Matt RaibleMatt Raible is a Java Champion and Developer Advocate at Okta.

The JHipster Mini-Book The JHipster Mini-Book is a guide to getting started with hip technologies today: Angular, Bootstrap, and Spring Boot. All of these frameworks are wrapped up in an easy-to-use project called JHipster.

This book shows you how to build an app with JHipster, and guides you through the plethora of tools, techniques and options you can use. Furthermore, it explains the UI and API building blocks so you understand the underpinnings of your great application.

For book updates, follow @jhipster-book on Twitter.


Over 10 years ago, I wrote my first blog post. Since then, I've authored books, had kids, traveled the world, found Trish and blogged about it all.

Change Tomcat's Timezone

Did you know that you can change Tomcat's timezone? I didn't, but I learned how to today from Dave. Just create an environment variable, CATALINA_OPTS and add a value similar to the following:


BTW, the values in CATALINA_OPTS should be separated by spaces. Here is a list of possible timezones.

Posted in Roller at Dec 02 2002, 05:21:24 PM MST 3 Comments

Day 1 of Writing

I spent most of the day today in the library, pounding away on my keyboard trying to get a good start on my first chapter, Security in Web Applications. I put together suggested outlines for my two chapters over the weekend, and I'm posting them here for your review. I tried to convert them to PDF, but then decided to leave them as Word documents so you can 1) see the outline view, and 2) comment in-line if you'd like. I'll also post the PDF version (thanks to FastPDF).

It was difficult getting started today, but once I got moving, I found that the words just kinda flowed out and it was rather enjoyable. The bad news is that I have until Friday to complete some 40-odd pages and I'm going skiing tomorrow with Julie's uncle, Chris Voda. Actually, the skiing is the good part, it'll clear my head and get me ready to write like a coder in the zone.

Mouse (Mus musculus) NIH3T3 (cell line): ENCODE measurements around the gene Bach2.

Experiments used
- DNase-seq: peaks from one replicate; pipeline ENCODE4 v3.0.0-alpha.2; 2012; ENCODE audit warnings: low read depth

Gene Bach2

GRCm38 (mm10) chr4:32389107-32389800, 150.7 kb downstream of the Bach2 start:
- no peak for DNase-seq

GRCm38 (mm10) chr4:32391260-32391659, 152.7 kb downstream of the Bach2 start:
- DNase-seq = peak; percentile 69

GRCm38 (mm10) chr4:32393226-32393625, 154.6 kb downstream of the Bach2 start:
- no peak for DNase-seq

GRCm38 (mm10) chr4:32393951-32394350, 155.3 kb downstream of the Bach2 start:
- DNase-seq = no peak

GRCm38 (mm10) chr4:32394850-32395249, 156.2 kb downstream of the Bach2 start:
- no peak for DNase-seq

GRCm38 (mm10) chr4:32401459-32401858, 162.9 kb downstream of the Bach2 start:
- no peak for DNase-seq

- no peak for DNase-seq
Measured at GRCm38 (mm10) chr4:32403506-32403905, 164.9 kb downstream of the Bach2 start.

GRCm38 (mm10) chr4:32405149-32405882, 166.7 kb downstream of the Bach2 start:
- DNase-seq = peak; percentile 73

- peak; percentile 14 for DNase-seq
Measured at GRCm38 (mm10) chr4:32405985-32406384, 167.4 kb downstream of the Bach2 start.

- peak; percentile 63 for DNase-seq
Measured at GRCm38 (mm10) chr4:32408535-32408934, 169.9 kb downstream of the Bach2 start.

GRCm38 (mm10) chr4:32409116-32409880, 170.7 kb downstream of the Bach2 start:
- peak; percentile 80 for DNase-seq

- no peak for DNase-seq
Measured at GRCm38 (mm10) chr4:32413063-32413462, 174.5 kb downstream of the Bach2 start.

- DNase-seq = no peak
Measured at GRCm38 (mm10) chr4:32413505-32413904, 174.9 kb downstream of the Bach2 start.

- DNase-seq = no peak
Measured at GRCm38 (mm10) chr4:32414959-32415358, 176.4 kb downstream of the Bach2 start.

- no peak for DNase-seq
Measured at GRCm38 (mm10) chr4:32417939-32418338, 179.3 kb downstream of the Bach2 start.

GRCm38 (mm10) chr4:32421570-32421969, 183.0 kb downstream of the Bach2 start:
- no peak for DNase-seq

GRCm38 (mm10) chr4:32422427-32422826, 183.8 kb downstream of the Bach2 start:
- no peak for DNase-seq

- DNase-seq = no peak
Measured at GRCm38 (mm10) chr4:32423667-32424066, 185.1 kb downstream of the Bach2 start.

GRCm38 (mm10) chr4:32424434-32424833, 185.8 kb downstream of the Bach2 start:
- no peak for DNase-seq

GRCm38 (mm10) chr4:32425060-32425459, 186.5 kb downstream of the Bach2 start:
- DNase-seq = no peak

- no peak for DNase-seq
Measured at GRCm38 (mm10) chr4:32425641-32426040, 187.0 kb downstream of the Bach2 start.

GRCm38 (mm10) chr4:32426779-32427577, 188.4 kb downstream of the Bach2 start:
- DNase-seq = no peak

Posted in Java at Dec 02 2002, 05:12:29 PM MST 4 Comments

Phoenix gets faster

Brett hooked me up with this:

Make Phoenix Even Faster. Gleemed from the Phoenix forum again, comes this tip from mfk: Adding the line: user_pref("nglayout.initialpaint.delay", 0); to your user.js file makes Phoenix render pages very fast. Try it out. It's kinda eerie seeing Mozilla go this fast. laszlo provides the explanation of why in this post: Gecko normally delays the... [Blogzilla - a blog about Mozilla]

On my system, it's named prefs.js and it's located in

{user.home}\Application Data\Phoenix\Profiles\{}\{random-text}.slt\.

Now Phoenix is faster to open than IE on my XP box!

Posted in The Web at Dec 02 2002, 07:47:08 AM MST 1 Comment

Erik's Struts/XDoclet example application

Erik Hatcher has released his "much hyped and long awaited sample application" demonstrating how to generate some Struts goodness with XDoclet. You'll be happy to know that I've been swapping e-mails with Erik a lot in the past couple weeks - so my struts-xdoclet app is very similar. Here are the details:

It is a trimmed down version of the application Steve and I developed
for our Java Development with Ant book.

Relevant to Struts folks are these tidbits:

  - XDoclet is generating struts-config.xml, validation.xml, web.xml, 
and antbook.tld

  - LabelTag (currently mysteriously busted for required tagging) is 
included.  This tag styles field labels differently if its in error, and 
(when its not busted, it works on my production app actually) it shows 
an asterisk by required fields.

  - strutsgen: a one-off starter generation for JSP's and snippets for cutting and pasting into 
the main application.  It uses XDoclet to process a specified form bean 
and uses the fields it finds for generation.

  - Use of StrutsTestCase for Cactus testing.

  - Maybe some other Struts goodies lurking there that I've forgotten to 

The application itself is a document search engine, based on Lucene, and 
should run out of the box in Tomcat or JBoss.  It even has the ability 
to (at build time) toggle between whether to use a session bean or not 
(functionality is the same either way).  By default, you can simply 
deploy the WAR that you've built and it will work without EJB, but if 
you are interested in exploring the session bean piece it can be turned on.

I am in the process of creating much more detailed documentation, but I 
wanted to get this out sooner rather than later.  If you find any 
problems or have any questions, please do not hesitate to let me know so 
I can refine it and post updates.

The one documentation I need to provide now is to note that you'll need 
j2ee.jar to build.  I include all other API's.  To build, unzip the file 
(link below) and it will expand into JavaDevWithAnt directory.  In that 
directory, run Ant.  If you have J2EE_HOME set you shouldn't need to do 
anything... just "ant".  You'll also need to build a site index, so run 
"ant build-site-index".  This is intentionally two separate steps.  If 
you don't have J2EE_HOME set, then you need to provide j2ee.jar to the 
build.  Do it this way:

	ant -Dj2ee.jar=/path/to/my/j2ee.jar

Where "/path/to/my/j2ee.jar" is the actual path to your j2ee.jar

Post any questions/problems to me directly.  E-mail me at


You will need JUnit 3.8(.1) as I take advantage of the new lack of 
required String-arg constructors.  junit.jar should live in 
ANT_HOME/lib.  Ant 1.5(.1) is required also.

There will be updates in the next week or so as I polish the 
documentation and address any issues that turn up.


Posted in Java at Dec 02 2002, 04:25:10 AM MST Add a Comment